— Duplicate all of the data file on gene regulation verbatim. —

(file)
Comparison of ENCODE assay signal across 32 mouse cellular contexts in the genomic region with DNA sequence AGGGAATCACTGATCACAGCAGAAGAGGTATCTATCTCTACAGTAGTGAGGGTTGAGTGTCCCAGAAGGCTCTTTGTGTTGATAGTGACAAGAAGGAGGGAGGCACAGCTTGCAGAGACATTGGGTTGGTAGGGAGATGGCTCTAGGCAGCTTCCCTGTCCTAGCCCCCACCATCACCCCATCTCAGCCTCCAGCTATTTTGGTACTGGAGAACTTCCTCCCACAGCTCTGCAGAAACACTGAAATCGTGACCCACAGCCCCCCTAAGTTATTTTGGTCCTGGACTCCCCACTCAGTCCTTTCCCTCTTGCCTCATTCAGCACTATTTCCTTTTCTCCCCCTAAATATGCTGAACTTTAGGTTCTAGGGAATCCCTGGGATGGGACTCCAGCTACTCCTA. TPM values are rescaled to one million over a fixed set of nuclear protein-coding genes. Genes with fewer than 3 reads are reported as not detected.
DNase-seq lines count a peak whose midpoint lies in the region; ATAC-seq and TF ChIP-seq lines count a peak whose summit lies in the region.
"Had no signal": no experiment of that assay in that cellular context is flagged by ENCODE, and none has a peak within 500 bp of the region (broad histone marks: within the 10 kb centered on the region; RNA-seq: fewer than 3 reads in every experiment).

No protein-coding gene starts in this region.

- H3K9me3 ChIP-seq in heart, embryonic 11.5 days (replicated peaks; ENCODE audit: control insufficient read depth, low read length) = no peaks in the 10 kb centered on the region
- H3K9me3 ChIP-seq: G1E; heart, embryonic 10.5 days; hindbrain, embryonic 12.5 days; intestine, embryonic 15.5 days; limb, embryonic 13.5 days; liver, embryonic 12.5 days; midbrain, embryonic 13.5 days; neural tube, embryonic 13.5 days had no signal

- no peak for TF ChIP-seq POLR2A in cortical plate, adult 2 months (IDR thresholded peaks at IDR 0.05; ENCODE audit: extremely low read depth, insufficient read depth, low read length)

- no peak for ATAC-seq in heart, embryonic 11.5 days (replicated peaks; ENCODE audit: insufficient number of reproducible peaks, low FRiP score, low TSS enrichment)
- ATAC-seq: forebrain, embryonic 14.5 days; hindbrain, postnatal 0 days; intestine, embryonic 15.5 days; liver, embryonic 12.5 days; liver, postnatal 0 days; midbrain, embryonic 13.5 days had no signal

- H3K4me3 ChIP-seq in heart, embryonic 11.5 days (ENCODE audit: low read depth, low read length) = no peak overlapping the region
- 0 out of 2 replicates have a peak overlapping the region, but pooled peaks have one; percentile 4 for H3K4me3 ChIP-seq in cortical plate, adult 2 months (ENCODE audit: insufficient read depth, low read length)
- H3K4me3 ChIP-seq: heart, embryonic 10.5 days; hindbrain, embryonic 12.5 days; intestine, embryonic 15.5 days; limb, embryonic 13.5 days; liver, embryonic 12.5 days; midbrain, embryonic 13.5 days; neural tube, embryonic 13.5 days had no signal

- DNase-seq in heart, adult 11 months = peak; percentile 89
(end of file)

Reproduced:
Comparison of ENCODE assay signal across 32 mouse cellular contexts in the genomic region with DNA sequence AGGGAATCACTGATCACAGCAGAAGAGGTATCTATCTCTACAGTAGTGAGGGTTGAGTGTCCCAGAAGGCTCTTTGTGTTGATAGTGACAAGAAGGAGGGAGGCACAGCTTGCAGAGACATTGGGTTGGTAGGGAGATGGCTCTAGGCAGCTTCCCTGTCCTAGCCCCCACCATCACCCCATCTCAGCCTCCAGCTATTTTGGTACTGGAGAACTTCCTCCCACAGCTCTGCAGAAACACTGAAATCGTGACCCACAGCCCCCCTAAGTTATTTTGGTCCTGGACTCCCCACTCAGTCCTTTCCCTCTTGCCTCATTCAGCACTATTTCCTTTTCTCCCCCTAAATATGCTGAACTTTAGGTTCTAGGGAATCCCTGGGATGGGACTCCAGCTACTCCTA. TPM values are rescaled to one million over a fixed set of nuclear protein-coding genes. Genes with fewer than 3 reads are reported as not detected.
DNase-seq lines count a peak whose midpoint lies in the region; ATAC-seq and TF ChIP-seq lines count a peak whose summit lies in the region.
"Had no signal": no experiment of that assay in that cellular context is flagged by ENCODE, and none has a peak within 500 bp of the region (broad histone marks: within the 10 kb centered on the region; RNA-seq: fewer than 3 reads in every experiment).

No protein-coding gene starts in this region.

- H3K9me3 ChIP-seq in heart, embryonic 11.5 days (replicated peaks; ENCODE audit: control insufficient read depth, low read length) = no peaks in the 10 kb centered on the region
- H3K9me3 ChIP-seq: G1E; heart, embryonic 10.5 days; hindbrain, embryonic 12.5 days; intestine, embryonic 15.5 days; limb, embryonic 13.5 days; liver, embryonic 12.5 days; midbrain, embryonic 13.5 days; neural tube, embryonic 13.5 days had no signal

- no peak for TF ChIP-seq POLR2A in cortical plate, adult 2 months (IDR thresholded peaks at IDR 0.05; ENCODE audit: extremely low read depth, insufficient read depth, low read length)

- no peak for ATAC-seq in heart, embryonic 11.5 days (replicated peaks; ENCODE audit: insufficient number of reproducible peaks, low FRiP score, low TSS enrichment)
- ATAC-seq: forebrain, embryonic 14.5 days; hindbrain, postnatal 0 days; intestine, embryonic 15.5 days; liver, embryonic 12.5 days; liver, postnatal 0 days; midbrain, embryonic 13.5 days had no signal

- H3K4me3 ChIP-seq in heart, embryonic 11.5 days (ENCODE audit: low read depth, low read length) = no peak overlapping the region
- 0 out of 2 replicates have a peak overlapping the region, but pooled peaks have one; percentile 4 for H3K4me3 ChIP-seq in cortical plate, adult 2 months (ENCODE audit: insufficient read depth, low read length)
- H3K4me3 ChIP-seq: heart, embryonic 10.5 days; hindbrain, embryonic 12.5 days; intestine, embryonic 15.5 days; limb, embryonic 13.5 days; liver, embryonic 12.5 days; midbrain, embryonic 13.5 days; neural tube, embryonic 13.5 days had no signal

- DNase-seq in heart, adult 11 months = peak; percentile 89